Sitar memories and stringing tradition
Niladri Kumar gifts a unique concert to musical dad on 80th birthday
Sitar player Niladri Kumar, who also invented the zitar, will demonstrate four ragas with different tabla players at the concert later this month
When a child grows up amid notes and cadences, he ought to intone melodies. His father, sitar player Kartik Kumar -- a disciple of Pandit Ravi Shankar -- disciplined him to ensure he stood among stars. The 43-year-old Niladri Kumar made him proud; he not only made a name in Classical music, even the film industry received him with grace. Kumar also invented the modified (with fewer frets) electric sitar, known as zitar. On his father’s 80th birthday on
November 30, Kumar designed a rare concert titled Swastik. It is a celebration of ragas with four different tabla players -- Satyajit Talwalkar, Aditya Kalyanpur, Ojas Adhiya, Shubh Maharaj -- from assorted backgrounds. Excerpts from an interview.
An 11-year-old Kumar accompanies his father at a concert
How are you handling the pressure of an experimental concert?
I hadn’t realised the pressure I am taking on when I decided to do it. I want the concert to be memorable for him as well as people who are going to attend. My father is my guru and I have not done any concert for him before. It should be something that never happened before and will never happen again.
Do you come up with an idea every year for this day?
Before this year, the only time I did a tribute was on his 75th birthday. I released an album of an already recorded live concert. It was titled Aura. That concert turned out to be special for it was a full moon night, an evening of Guru Purnima.
How will the four tabla players perform at the concert?
They all come from different gharanas. I will play four ragas and four compositions where they will bring in their own diverse style. If time permits, I will play a lighter item calling all four of them on stage in the end.
What was it like when your father introduced you to the sitar?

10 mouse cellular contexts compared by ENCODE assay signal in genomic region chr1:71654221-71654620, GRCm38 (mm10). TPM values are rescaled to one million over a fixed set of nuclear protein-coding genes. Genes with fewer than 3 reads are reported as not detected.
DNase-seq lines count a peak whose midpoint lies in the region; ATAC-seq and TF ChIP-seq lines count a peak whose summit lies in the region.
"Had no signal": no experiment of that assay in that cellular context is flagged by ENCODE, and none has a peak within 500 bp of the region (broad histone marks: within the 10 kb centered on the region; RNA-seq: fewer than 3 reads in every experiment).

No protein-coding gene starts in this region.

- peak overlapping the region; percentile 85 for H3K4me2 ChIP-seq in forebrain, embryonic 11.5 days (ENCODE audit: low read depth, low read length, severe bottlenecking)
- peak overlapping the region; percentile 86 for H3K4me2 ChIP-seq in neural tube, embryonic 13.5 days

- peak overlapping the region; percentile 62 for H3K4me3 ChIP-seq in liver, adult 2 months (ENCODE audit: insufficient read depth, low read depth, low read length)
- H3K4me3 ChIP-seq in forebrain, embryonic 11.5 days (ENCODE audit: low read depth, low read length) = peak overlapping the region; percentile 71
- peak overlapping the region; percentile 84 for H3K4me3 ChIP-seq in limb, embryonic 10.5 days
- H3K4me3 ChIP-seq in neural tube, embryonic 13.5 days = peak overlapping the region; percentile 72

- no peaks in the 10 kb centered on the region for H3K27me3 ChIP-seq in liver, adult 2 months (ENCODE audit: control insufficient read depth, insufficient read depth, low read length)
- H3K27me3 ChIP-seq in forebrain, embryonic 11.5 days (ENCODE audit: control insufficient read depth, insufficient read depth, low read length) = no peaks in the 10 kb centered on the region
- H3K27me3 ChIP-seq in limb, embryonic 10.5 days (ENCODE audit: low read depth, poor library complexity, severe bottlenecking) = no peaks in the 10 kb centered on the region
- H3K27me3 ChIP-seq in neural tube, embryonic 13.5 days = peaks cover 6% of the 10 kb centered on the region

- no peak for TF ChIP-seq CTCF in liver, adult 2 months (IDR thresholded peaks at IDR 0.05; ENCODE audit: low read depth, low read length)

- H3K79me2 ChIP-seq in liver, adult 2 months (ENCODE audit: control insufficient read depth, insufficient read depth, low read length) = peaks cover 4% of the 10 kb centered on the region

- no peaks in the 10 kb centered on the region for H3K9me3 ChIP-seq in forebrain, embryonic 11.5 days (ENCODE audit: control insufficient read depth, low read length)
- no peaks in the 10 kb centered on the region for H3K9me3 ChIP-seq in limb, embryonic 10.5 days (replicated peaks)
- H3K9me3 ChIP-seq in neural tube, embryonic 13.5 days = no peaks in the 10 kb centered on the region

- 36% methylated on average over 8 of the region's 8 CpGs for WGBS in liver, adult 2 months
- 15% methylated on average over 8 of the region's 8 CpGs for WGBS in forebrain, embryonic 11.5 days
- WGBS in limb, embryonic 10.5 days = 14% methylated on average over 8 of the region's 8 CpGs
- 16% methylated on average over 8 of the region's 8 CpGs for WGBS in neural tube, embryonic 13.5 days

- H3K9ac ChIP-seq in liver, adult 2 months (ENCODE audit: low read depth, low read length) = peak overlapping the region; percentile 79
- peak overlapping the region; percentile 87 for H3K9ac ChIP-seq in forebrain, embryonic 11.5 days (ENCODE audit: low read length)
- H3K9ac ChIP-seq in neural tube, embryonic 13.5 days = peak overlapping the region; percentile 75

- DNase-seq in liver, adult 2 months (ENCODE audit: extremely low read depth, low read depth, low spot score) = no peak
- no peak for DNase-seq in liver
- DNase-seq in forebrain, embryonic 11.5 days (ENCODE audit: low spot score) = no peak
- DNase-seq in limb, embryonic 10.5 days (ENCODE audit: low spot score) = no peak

As a teenager, I would find it hard to understand why he would discipline me so much. All my friends of that age group had an easier life. They would have a specific time for play after school, I had to divide it with music. I would wonder why my parents had so many conditions.
Of all the music directors you worked with, who stood out?
Everyone is special but there was one person who surprised me. I can’t name him but he once took out a note of R500 and gave me a nazrana for a piece I played in a song. I was lucky to get a couple of such blessings in that denomination But it doesn’t work now, so I don’t know what to do with it. (laughs)
How do you balance Classical and Bollywood?
I hope I can strike a balance. There is no formula. You may tilt either ways. As long as the work you are doing is 100 per cent, it is fine.
The zitar sound is Rock-inclined...
True, but the idiom of Rock is broad. It comes from an attitude. You don’t have schools teaching Rock music. There are Jazz and Classical musicians who led their lives like a rockstar. One can’t restrict a sound to a genre in today’s times.
Are there albums coming up?
I am working on a couple of albums, including a Classical one and an Electronic one.
On November 30, 8.30 pm
At Dinanath Mangeshkar Natya Griha Hall, Natawariya Dutta Bhatt Marg, Vile Parle (E). COST R200 onwards
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Once, Pandit Ravi Shankar came to our place for lunch with one of his students. He was travelling out of Mumbai that day for a concert. My father was also out of station. My mother had prepared food for him. He looked at me and said that I had big feet for my age. Nobody had observed anything of that sort before. I was 12.
A walk through Mohammed Ali Road's Khau Galli